‘Nobody knows where, when his death will meet him’
In the name of Allah, the Beneficent, the Merciful
BRETHREN, he bid his wife bye, as he always did, early in the morning. He promised he would be back, as he always did, by evening time. But that day was going to be different; last Sunday would be different. Neither he nor our sister knew he would be back home in a body-bag. In other words, neither he nor his wives knew he already had an appointment with death, the destroyer of all happiness. Neither he nor our sisters had the premonition that their husband’s ‘visa’ on earth had only a couple of hours left before expiration.
Full of life, he sauntered out of his apartment. Ignorant of his destiny, he beckoned on one of his children to accompany him on the journey. Not for the first time would he follow his father on his numerous trips in furtherance of his divine calling. As father and son stepped out of the home, there was no way anybody could have known that the young boy was stepping away from the comfort zone of his mother’s care in order to accompany his father on a journey to eternity.
Dear sister, Professor Abdul Hakeem Mobolaji was a brother in faith. We were together under the canopy of the Muslim Students’ Society of Nigeria (MSSN). We all learnt to strive and excel in our various fields. He soon became a star in his choosing endeavour. In his life and living, faith and action found an uncanny union; at home and abroad, cerebral excellence found practical manifestation. As for the young boy who accompanied him on that fateful journey, it had been his destiny that his potentials would only be known to celestial authorities.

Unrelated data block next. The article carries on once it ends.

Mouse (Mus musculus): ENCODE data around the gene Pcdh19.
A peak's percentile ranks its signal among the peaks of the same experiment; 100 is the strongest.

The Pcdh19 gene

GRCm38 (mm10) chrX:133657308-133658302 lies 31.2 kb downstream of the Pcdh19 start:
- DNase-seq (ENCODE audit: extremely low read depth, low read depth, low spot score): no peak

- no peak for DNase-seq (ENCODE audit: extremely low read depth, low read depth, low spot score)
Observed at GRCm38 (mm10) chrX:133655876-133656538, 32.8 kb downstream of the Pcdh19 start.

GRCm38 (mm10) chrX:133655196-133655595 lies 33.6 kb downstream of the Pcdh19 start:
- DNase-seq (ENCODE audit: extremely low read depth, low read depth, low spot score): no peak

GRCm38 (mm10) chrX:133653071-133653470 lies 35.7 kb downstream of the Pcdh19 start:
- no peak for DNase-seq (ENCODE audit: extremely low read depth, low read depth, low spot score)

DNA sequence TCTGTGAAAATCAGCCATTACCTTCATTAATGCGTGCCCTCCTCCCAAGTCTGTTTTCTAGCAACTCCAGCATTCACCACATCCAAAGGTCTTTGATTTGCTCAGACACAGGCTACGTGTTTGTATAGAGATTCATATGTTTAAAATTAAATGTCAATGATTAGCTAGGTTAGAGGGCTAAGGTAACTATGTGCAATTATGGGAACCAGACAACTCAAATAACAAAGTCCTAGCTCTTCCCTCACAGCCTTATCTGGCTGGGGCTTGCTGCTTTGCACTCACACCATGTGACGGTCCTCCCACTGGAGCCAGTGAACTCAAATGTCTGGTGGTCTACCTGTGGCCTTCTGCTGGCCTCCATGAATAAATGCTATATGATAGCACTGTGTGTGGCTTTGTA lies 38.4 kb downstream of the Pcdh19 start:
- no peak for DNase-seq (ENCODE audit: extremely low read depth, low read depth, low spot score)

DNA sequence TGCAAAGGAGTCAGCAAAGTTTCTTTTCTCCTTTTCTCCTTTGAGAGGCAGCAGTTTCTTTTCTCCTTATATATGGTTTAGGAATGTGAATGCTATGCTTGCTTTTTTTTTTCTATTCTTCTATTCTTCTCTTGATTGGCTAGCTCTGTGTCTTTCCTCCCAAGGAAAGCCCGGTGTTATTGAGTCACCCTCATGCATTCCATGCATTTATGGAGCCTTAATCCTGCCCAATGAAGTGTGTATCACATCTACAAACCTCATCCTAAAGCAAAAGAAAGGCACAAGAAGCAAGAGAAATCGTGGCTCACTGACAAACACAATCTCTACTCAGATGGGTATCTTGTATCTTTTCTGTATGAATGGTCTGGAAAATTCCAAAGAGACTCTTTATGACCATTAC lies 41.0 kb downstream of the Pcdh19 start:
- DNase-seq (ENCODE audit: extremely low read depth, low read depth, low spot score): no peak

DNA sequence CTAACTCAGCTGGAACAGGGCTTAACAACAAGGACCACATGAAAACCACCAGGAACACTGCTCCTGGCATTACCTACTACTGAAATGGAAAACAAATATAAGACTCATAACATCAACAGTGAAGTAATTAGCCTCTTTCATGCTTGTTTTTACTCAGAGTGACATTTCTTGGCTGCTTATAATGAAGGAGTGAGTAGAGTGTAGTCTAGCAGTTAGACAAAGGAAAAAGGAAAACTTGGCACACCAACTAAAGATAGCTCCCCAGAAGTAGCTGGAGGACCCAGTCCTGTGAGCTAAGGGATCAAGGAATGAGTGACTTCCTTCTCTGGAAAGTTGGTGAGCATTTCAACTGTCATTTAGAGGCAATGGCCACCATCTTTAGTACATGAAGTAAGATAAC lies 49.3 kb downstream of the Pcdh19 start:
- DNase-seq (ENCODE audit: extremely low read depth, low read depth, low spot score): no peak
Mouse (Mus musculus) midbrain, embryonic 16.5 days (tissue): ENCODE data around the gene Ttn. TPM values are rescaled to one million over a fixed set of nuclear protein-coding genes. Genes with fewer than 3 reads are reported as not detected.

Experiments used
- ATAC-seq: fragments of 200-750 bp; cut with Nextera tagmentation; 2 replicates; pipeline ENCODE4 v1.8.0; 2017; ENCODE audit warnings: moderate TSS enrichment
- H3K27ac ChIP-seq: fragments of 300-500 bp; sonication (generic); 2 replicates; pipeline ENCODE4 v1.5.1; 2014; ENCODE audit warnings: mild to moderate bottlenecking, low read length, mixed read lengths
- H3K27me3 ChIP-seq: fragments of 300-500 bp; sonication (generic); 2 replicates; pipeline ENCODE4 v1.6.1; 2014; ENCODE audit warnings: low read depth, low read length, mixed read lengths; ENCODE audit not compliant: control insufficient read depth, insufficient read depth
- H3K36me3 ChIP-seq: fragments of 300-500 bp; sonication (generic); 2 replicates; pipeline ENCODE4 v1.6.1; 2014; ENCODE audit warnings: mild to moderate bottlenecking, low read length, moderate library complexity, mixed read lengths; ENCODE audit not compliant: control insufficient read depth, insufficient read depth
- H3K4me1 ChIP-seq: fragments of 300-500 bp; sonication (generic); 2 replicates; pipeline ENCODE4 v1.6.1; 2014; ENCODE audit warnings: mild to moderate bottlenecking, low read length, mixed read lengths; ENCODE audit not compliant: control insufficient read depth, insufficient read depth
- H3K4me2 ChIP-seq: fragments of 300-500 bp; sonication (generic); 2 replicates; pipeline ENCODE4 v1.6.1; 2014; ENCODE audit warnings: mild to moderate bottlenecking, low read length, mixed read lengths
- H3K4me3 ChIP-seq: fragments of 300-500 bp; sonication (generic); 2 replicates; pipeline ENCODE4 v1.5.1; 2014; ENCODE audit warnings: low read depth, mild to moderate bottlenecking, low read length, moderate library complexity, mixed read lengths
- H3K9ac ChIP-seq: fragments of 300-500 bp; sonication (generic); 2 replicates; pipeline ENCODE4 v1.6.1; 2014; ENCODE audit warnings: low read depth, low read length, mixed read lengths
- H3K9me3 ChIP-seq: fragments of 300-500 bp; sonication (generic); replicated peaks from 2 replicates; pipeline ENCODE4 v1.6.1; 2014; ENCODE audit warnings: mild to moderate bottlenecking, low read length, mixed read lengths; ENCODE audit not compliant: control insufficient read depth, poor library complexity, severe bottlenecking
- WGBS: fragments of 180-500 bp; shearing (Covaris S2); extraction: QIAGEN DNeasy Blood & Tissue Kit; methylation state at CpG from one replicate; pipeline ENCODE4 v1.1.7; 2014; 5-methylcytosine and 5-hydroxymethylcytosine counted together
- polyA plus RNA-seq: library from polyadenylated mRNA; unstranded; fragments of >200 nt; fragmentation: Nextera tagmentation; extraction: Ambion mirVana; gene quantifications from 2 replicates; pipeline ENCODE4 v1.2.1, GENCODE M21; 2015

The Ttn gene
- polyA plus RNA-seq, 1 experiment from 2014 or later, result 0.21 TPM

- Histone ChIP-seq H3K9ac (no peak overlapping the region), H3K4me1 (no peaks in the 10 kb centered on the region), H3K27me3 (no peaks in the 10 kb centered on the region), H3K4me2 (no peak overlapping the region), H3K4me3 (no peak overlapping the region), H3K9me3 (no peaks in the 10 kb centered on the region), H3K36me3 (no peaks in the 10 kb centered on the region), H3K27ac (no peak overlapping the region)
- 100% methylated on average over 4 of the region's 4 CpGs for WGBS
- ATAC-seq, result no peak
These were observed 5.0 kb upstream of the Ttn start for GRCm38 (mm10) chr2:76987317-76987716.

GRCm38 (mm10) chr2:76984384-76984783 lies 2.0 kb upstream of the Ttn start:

Brethren, early Sunday morning, our brother and his boy embarked on that trip from Ibadan to Lagos. All journeys on Lagos-Ibadan expressway, as I argued in a creative work, is always a journey from the known to the unknown: a journey with a definite beginning with an indefinite end; a journey from hell to paradise or vice-versa. All journeys on Lagos-Ibadan expressway, like others on our roads, are always reminiscent of the identity you and I bear without choice: that we are Nigerians and Nigerians we shall remain. Our roads are metaphors for where this country is and where it should not be. Our roads remind you of failed governance; they constantly call attention to corruption in the polity. Our roads are instructive of the lack and loss of discipline from top to bottom; they awaken you to that highly unknowable nexus between destiny and human choice. When a driver plunges himself and his passengers into ruination and destruction, you remember the divine remonstration-’you are responsible for your self-preservation’.
Brethren, our brother made the trip to Lagos without any incident. He arrived the city of magic to the warm reception of his brethren and guests. Soon they bade him bye after concluding other appointments and schedules. To be an activist is to live a life of no boredom; the essence of life, as I always argue, is to constantly give life to life. In company of a younger colleague in the academic world, our brother set out on the return journey back to Ibadan. He is renown, unlike some of us, for extreme caution behind the wheels. If such people would die in an accident, it would be not because of their own making.